Ben WoodsEurope Editor
Ben is a technology journalist with a specialism in mobile devices and a geeky love of mobile spectrum issues. Ben used to be a professional Ben is a technology journalist with a specialism in mobile devices and a geeky love of mobile spectrum issues. Ben used to be a professional online poker player. You can contact him via Twitter or on Google+.
A little while ago, I sat down with Julie Mossler from Waze for a chat about the mapping and turn-by-turn directions service. What quickly became clear is that the biggest thing the company has going for it is the impressive community contributions that keep the service up to date.
However, ‘built by you‘ might turn out to be incorrect if the filing from rival navigation company PhantomAlert is upheld in court.
In a nutshell, it alleges that after nearly coming to a deal to share database information between the two companies (the database exchange deal fell apart because Waze didn’t have enough to offer at that stage, the filing says), Waze captured Points of Interest (POI) data that could only have come from PhantomAlert’s systems.
Why does PhantomAlert think this is the case? Some of the POIs weren’t real – a commonly used tactic by map makers is to include dummy info, in order to try and prove an infringement, like here.
“Among other methods, PhantomAlert determined that Waze had copied its Points of Interest database by observing the presence of fictitious Points of Interest in the Waze application, which PhantomAlert had seeded into its own database for the purpose of detecting copying,” the filing says.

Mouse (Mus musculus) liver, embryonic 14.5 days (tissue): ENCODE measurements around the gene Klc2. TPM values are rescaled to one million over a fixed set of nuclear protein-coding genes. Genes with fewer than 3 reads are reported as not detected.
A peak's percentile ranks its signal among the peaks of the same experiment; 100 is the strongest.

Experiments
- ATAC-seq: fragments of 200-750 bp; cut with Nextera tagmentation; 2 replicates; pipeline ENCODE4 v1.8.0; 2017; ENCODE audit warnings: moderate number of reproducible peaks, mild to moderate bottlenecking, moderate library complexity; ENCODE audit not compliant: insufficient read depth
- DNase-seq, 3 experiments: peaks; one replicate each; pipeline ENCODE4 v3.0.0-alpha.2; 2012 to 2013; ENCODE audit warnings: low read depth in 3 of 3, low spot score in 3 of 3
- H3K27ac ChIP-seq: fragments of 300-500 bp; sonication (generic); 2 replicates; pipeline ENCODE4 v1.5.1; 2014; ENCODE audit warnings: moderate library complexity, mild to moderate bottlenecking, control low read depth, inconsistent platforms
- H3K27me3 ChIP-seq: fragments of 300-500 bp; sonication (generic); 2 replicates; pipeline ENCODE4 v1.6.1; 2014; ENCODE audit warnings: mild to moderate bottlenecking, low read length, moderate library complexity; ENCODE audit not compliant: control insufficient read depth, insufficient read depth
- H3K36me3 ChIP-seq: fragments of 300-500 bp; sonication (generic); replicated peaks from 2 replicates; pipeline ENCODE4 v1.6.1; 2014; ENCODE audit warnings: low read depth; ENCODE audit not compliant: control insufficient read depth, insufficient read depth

It also points out that “Google continued to operate the Waze application, which copied, modified, and displayed copyrighted information from the PhantomAlert Points of Interest database, after it acquired Waze in June 2013.”
That’s what seems to be the crux of the issue here – Waze sold to Google for more than $1 billion in 2013, and part of the reason it was an attractive purchase would have been its database of information. Clearly, if that data hadn’t been obtained in a legitimate way, it’s easy to see why that would sting a bit.
PhatomAlert is requesting the court to order a preliminary and permanent injunction against the operation of the Waze website and service and for punitive damages to be awarded. It seems unlikely that the court will order the shuttering of the service, but it could well spell a payday for the rival company if the complaint is upheld.
If it isn’t, however, it’ll look like a pretty high-profile – and expensive – case of professional jealousy. Not every company can be bought by Google.
Waze declined to comment for this article.
➤ Google sued over ‘paper towns’ rip-off claim [The Guardian]
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